Image credit: CreativeCommons.org

We’re going to keep this one simple. With an Attribution No Derivatives, or CC BY-ND 3.0, all you can do is share the work with appropriate credit. You cannot alter the work in any way.

Meaning, if you want to use a picture on your website, you cannot adapt it at all. No cropping, no color change (even black and white), no framing, no graphic elements. Nothing. Works with this license can only be shared and credited as they are.

Word for word from CreativeCommons.org:

If you remix, transform, or built upon the material, you may not distribute the modified material.

Should you use CC BY-ND 3.0 licensed stuff? The safe answer is just: NO. There’s plenty of great public domain material you can use instead.

Attribution Non-Commercial

cc by-nc 2.0 image licensing
Image credit to: CreativeCommons.org

The long and short of Attribution Non-Commercial, or CC BY-NC 2.0, is that whatever media you use cannot be distributed for commercial purposes. And, since you’re a real estate investing business, all of your material is used for commercial gain.

Which means, just don’t do it. If you see anything (pictures, videos, vectors, graphics, songs, etc.) that’s labeled with CC BY-NC 2.0 don’t use it. Treat it like an angry snake and just walk away from it.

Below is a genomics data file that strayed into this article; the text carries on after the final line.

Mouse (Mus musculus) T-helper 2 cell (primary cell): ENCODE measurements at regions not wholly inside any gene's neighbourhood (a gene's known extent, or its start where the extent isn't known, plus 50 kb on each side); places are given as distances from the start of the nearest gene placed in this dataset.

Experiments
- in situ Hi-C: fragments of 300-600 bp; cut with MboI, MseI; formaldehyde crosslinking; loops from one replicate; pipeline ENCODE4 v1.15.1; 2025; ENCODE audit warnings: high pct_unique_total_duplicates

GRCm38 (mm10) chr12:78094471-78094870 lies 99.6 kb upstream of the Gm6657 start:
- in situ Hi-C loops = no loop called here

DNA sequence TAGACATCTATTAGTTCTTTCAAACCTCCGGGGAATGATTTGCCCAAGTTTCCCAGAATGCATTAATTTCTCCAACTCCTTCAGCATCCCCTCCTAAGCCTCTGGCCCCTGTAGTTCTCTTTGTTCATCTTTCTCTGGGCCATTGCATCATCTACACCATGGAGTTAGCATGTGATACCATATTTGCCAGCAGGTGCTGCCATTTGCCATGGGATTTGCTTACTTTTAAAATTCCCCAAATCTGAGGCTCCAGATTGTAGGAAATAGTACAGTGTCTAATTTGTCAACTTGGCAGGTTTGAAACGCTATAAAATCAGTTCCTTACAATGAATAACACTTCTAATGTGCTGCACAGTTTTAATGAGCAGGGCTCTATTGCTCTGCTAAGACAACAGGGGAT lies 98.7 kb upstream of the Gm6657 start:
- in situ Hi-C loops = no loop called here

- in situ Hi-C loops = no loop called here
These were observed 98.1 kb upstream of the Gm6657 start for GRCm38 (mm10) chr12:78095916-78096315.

Your Personal Images are OK to Use

If you want to use an image that you took, you absolutely can. You don’t have to license it, and you don’t have to be afraid of getting sued for it. The images you take and upload are your intellectual property, which means you don’t have to credit them at all.

If you’re using professionally photographed images, though, you need to talk to your photographer about what kind of accreditation they prefer when their clients use their work. Other than that, whatever images you have personally taken for your business – such as pictures of your properties, your team, or you and your family – are completely safe to use.

Don’t Stress, Use Our Images

lpimages public domain image licensing

Believe us when we tell you that we absolutely do not want you to get in trouble with copyright laws.

Copyright lawsuits can cost your business upwards of $8,000 for using an image the wrong way. That’s absolutely ridiculous, and can all be avoided in one of two ways:

  1. You understand and follow the copyright licenses we talked about
  2. You use images that you know for sure are CC0 licensed

Like our images! We’ve gone through the process to make sure all of our images are ok for our customers to use. Don’t worry, they’re all ok to be featured on your website.

The default image pack is already featured on your website without you needing to do anything, but we do have other image packs for you to choose from in case you want to change the aesthetic of your website.

All you have to do to get your new image packs is go to your dashboard, click on the drop down tab under the website you want to edit, click on “Change Your Image Pack”, and select the one you want! It’s really as easy as that.

Don’t get sued because of image licensing issues. Take what you’ve learned from this article, and the public domain images we provide in your LeadPropeller dashboard, and make the best site you can!